January31

Fit For Purpose

Ever since the landmark ruling in Union Royal Belges des Sociétés de Football Association ASBL & others v. Jean-Marc Bosman helped create a pan-European football market back in the early 1990s, competitive balance in many European leagues has been weakening. The situation has been further exacerbated by the consolidation of wealth, especially from television revenue, among a narrow band of teams. The result has brought about an unmistakable concentration of talent, making it difficult for smaller, less wealthy clubs to compete for top honors with the region’s super-clubs like Manchester United and Arsenal in England and Barcelona and Real Madrid in Spain.

In Europe one of the effects of this new basis for forming football teams has been the spread of negative tactics, especially amongst lower ranked clubs, when lining-up to play more talented, well-heeled ones. This philosophy of play, which Johann Cruyff and others have labeled “anti-football,” puts a heavy emphasis on defensive solidarity to the near exclusion of any attacking or imaginative play. Last season in the EPL, for example, lowly Sunderland took on Manchester United at Old Trafford and had only 28% of possession and managed a single shot on goal. Similarly, when Bolton travelled to the Emirates to play Arsenal, they had 24% of possession, two shots on goal, and failed to win a single corner. When one team is so obviously content to concede 75% of the possession, and makes no real serious effort to venture forward, I think we can be sure they have given up any notion of trying to play attractive and entertaining football.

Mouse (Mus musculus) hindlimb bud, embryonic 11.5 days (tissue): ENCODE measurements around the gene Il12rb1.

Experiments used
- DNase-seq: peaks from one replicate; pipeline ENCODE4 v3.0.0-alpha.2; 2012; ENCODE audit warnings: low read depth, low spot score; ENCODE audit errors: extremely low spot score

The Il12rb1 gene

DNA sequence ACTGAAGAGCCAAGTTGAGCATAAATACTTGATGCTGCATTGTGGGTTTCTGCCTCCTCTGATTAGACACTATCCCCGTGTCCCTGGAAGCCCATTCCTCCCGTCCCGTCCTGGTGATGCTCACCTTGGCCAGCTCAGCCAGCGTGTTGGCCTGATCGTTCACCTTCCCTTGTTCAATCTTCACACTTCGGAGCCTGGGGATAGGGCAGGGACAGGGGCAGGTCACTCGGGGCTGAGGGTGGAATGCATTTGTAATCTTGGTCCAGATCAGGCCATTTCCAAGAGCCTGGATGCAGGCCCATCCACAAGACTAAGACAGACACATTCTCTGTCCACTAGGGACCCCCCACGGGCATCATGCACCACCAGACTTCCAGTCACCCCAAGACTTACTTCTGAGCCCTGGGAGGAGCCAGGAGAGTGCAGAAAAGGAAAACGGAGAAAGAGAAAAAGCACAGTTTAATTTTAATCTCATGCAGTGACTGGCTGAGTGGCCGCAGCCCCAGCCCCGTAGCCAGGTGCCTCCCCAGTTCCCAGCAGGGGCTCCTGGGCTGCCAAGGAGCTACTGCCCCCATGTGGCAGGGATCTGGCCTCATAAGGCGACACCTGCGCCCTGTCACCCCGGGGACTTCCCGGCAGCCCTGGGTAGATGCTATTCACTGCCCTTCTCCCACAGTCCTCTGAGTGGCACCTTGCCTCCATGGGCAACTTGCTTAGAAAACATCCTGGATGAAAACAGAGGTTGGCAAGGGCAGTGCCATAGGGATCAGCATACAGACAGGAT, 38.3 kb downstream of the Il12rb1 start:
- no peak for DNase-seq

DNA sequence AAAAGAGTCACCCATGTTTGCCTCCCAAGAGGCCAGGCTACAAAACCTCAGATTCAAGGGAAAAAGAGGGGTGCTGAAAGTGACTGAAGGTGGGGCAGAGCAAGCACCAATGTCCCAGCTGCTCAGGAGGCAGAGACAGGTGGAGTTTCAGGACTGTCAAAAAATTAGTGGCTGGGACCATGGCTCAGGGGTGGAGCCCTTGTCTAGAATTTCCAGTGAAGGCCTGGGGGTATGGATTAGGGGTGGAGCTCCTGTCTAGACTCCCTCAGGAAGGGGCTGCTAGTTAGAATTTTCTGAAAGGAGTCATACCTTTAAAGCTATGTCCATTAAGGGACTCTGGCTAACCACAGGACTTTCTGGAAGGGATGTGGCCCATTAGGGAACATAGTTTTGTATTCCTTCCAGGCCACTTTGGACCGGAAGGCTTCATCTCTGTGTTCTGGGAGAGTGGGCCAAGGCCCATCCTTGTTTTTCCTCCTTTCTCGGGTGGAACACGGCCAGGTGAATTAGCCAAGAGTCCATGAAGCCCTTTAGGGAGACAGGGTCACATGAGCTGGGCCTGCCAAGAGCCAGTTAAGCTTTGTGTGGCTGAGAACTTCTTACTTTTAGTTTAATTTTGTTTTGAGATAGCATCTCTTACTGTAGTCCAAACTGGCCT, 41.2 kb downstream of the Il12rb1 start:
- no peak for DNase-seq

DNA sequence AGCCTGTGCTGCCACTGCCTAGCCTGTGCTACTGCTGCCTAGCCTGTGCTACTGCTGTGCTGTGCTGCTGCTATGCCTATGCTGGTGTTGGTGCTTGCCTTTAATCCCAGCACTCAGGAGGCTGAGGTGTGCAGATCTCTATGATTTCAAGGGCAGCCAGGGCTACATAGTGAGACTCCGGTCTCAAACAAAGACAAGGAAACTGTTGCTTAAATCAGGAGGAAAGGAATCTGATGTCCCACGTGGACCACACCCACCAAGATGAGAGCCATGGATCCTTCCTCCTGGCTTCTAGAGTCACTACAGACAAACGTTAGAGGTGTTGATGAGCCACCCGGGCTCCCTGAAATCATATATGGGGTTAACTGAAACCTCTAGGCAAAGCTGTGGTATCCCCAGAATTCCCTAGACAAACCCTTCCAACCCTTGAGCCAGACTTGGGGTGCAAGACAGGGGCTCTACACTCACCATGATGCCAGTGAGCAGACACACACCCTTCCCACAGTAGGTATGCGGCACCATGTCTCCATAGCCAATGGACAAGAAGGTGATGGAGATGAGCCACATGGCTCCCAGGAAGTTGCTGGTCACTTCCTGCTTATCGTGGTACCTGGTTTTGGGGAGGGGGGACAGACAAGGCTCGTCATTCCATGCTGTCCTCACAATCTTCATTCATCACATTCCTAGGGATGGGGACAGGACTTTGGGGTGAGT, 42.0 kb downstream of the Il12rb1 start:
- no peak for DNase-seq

The economic hegemony enjoyed by an elite group of teams is not enough in and of itself, however, to have spread the “anti-football” contagion so widely. Rather, we believe it is the threat of relegation and the real possibility of financial ruin that has made such negative play the tactic de jour amongst many of the region’s lesser clubs. After all, for teams like Sunderland and Bolton, gaining a point against one of the EPL’s super-clubs using such negative systems of play can be the difference between staying in the Premiership and falling into footballing purgatory. Just ask Leeds United.

While the soporific tactics used by the Sunderlands and Boltons of the world are hardly laudable, they are, we believe, understandable within a relegation / promotion context. In MLS, however, where teams compete safely cocooned in a closed league, and where all coaches and GMs work within the constraints of the same modest salary cap, such “anti-football” tactics are much harder to excuse.*

MLS, like the NFL, NBA, and NHL, is in the entertainment business. As such, it must entertain. Those who believe otherwise are deluding themselves. While a grinding nil- nil draw might appeal to a hardcore group of football followers, it will not, however, generate much interest with a larger and less knowledgeable public. If MLS is to expand beyond its current boutique appeal, then it must discourage teams from using such overly negative systems of play.

While it is a truism that it is a club’s GM/coach who builds a team to play in a particular fashion, it is also true that it is a club’s President/CEO who hires the GM/coach, and as such, they, too, bare a degree of responsibility for a team’s overarching philosophy of play. If a club’s on-field vision is to play expansive and entertaining football then they must hire technical staff who subscribe to that ideology of play. To do this, however, requires club Presidents/CEOs to have, in addition to the necessary business competencies, a certain level of football literacy. If a club is to take direction from its senior executive, though it is not necessary for this person to have played/coached professionally or know the minutiae of football, they must have at least a strong global understanding and genuine passion for the game.

Thoughts?

*Some readers might argue that MLS is trending, like many European leagues, towards becoming a guild of ‘have” and ‘have nots’ by virtue of its DP rule. While it is true some teams in MLS are better positioned financially to add a DP or three to its roster, the fact remains that the on-field impact of the league’s 14 DPs has thus far been negligible. At the time of writing no MLS team has ever won MLS Cup with a DP on its roster.